Accordingly, PEER, along with several other organizations, has filed a petition with the EPA to immediately suspend the use of the two substances. The petition can be seen here (pdf file).

More Macro

I tried taking photos of a vintage car hood ornament of unknown make. This is the result.

Tuesday, January 23, 2007

Tribal Council

We haven't had one of these in a while. To be booted off the virtual island this week is former White House speechwriter David Frum. His recent interview with Spiegel Online indicates that he recognized the administration's failure to acknowledge problems beyond the Iraqi borders. But apparently he chose to remain silent.

Frum: I would say that the story of the Bush Administration is the story of an administration caught halfway across the bridge; they did not want to face up to the magnitude of the problems. Its policies are premised on the assumption that we have a firm alliance with Saudi Arabia and Pakistan. If it had been possible in 2001 to address the problem of Saudi Arabia, maybe there never would have been an Iraq war.

I can't say if this is true. But instead of turning a pretty phrase, he might have started a dialogue. Instead, Frum left the White House in 2002. Subsequently he joined the American Enterprise Institute where one would assume that he is less reticent. His most memorable legacy to the Bush administration is coining the phrase axis of evil. And the violence continues in Iraq.

Mr.Frum, the tribe has spoken.

Friday, January 19, 2007

Saturday Painting Palooza Vol.76

Welcome back.

This week we'll be completing the painting that was inspired by the Sedona, Arizona scene seen in the photo directly below.

When last we were together, the painting appeared as it does in the photo directly below.

Since that time I have completed the painting.

I have painted over the building on the right, making it a uniform color. Now, the shadows are the only details. The former doors have no been subsumed in a more unified structure. It is also more in keeping with my plan for minimalism.

The bushes have been repainted with a wavy edge. It brings a bit more realism yet still fits in with the clean details of other elements.

I've painted over the parking surface with a bit more variation.

The final painting is seen below.

I am pleased with the result of this experiment. Only 4 tubes of paint and yet I never felt constrained.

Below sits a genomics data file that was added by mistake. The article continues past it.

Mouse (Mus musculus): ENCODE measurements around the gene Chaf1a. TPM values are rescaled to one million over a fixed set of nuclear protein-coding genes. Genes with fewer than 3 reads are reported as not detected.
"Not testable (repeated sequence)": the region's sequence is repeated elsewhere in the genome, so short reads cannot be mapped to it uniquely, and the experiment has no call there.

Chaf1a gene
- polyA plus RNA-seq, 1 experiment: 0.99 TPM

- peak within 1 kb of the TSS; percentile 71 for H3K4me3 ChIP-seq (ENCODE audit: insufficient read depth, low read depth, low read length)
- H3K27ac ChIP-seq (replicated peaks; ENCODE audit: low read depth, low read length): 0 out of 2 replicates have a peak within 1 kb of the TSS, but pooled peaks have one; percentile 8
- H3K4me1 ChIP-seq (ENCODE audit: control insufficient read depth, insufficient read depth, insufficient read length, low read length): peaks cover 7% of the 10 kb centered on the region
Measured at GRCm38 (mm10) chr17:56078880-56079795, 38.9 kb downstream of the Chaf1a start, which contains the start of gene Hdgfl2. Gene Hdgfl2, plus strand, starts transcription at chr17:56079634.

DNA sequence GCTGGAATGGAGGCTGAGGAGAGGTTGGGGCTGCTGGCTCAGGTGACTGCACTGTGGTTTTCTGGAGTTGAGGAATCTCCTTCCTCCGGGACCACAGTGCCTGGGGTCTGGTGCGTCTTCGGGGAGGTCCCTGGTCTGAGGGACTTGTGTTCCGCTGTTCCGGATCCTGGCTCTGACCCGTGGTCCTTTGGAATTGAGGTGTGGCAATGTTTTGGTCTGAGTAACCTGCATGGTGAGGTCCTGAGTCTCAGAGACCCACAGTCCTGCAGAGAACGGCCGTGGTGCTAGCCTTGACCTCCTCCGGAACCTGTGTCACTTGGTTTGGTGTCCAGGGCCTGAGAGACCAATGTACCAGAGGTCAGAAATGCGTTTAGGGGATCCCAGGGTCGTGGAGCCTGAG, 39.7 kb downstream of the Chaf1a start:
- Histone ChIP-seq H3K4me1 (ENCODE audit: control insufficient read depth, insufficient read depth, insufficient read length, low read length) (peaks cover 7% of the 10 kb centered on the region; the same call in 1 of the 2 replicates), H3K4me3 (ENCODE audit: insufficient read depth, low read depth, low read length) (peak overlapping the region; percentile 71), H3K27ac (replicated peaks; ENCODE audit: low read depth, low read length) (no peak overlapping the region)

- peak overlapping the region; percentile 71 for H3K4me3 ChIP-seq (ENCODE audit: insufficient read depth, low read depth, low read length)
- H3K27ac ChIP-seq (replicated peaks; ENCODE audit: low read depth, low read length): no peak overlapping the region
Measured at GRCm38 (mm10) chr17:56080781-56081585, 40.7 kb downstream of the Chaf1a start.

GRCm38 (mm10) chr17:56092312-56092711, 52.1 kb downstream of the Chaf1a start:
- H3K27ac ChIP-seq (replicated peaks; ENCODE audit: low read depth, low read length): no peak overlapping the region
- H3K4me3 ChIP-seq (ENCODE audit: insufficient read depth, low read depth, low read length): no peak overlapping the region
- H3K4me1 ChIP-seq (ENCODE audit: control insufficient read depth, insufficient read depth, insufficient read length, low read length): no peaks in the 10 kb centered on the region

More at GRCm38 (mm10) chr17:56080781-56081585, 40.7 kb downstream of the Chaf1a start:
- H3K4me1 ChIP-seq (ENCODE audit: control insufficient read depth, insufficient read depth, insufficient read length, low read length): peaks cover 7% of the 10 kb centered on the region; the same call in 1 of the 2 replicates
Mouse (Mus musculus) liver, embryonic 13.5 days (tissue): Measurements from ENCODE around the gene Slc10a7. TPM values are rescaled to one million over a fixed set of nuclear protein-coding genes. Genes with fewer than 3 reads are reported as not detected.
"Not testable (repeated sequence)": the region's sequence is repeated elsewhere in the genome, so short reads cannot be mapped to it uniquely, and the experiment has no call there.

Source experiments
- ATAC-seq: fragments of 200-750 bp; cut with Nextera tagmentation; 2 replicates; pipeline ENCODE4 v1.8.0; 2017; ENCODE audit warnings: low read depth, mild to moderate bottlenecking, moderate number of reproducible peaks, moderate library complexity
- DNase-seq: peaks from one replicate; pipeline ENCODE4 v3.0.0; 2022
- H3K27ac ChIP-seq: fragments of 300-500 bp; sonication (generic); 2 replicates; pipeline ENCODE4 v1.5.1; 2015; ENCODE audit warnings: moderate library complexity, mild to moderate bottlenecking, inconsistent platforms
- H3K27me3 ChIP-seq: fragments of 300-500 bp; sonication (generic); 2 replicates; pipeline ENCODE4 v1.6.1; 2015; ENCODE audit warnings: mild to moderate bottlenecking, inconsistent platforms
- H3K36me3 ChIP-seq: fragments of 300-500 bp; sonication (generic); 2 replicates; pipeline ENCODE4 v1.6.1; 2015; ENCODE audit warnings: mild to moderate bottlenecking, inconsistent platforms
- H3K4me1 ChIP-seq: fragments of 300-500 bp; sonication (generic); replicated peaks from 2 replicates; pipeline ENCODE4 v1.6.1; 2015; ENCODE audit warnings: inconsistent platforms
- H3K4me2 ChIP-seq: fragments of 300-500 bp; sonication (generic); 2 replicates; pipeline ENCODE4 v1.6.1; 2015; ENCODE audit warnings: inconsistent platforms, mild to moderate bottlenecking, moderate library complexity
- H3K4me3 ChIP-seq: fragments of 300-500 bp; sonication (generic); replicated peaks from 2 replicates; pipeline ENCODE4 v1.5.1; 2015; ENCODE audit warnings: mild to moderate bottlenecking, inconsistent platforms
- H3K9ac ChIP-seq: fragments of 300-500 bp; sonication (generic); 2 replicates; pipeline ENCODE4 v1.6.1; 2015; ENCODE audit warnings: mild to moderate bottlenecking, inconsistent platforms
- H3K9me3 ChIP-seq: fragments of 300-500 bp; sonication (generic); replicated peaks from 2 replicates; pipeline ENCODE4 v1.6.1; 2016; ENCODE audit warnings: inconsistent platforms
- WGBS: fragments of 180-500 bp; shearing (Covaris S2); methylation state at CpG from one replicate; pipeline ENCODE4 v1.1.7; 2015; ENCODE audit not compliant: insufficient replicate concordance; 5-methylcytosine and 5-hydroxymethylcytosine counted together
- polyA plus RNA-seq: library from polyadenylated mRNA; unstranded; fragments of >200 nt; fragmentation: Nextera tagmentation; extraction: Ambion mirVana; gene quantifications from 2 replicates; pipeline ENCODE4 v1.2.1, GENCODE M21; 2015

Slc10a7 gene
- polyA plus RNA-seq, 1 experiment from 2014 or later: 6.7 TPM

Next week, an entirely new project. See you then.

Monday, January 15, 2007


Having discovered the macro setting on my camera with the help of photo guru Olivia of Parvum Opus (see blogroll), I set about shooting my dying orchid bloom. The final phase of this bloom has made the veins more prominent. My first attempt at macro is seen below. Thanks, Olivia!

Sunday, January 14, 2007

A Slice of Racism

Apparently, not all currencies are fungible. Strange though it may be, the acceptance of Mexican pesos as payment is now seen in some quarters as a facilitation of illegal immigration.


Texas-based pizza chain accepts pesos


DALLAS -- A pizza chain has been hit with death threats and hate mail after offering to accept Mexican pesos, becoming another flashpoint in the nation's debate over immigrants.

"This is the United States of America, not the United States of Mexico," one e-mail read. "Quit catering to the damn illegal Mexicans," demanded another.

Dallas-based Pizza Patron said it was not trying to inject itself into a larger political debate about illegal immigration when it posted signs this week saying "Aceptamos pesos" - or "We accept pesos" - at its 59 stores across Texas, Colorado, Arizona, Nevada and California.

Pizza Patron spokesman Andy Gamm said the company was just trying to sell more pizza to its customers, 60 percent of whom are Hispanic.

I'd better check under the couch cushions for some real money.

Friday, January 12, 2007

Saturday Painting Palooza Vol. 75

Welcome back.

This week we'll be continuing with the painting that was inspired by the Sedona, Arizona scene seen in the photo directly below.

When last we were together, the painting appeared as it does in the photo directly below.

Since that time I have continued to work on the painting. At this point it is almost done, but the final installment for this piece will be next week.

The partial foreground car has been enlarged a bit. It just feels better in this slightly larger size, more in balance with the other elements. Also, it now appears in red paint rather than last week's blue. This red carries over the red color from other elements into the foreground. Now, the eye follows the red from buttes to the central car to the foreground. In short, a rather small change has had a large impact.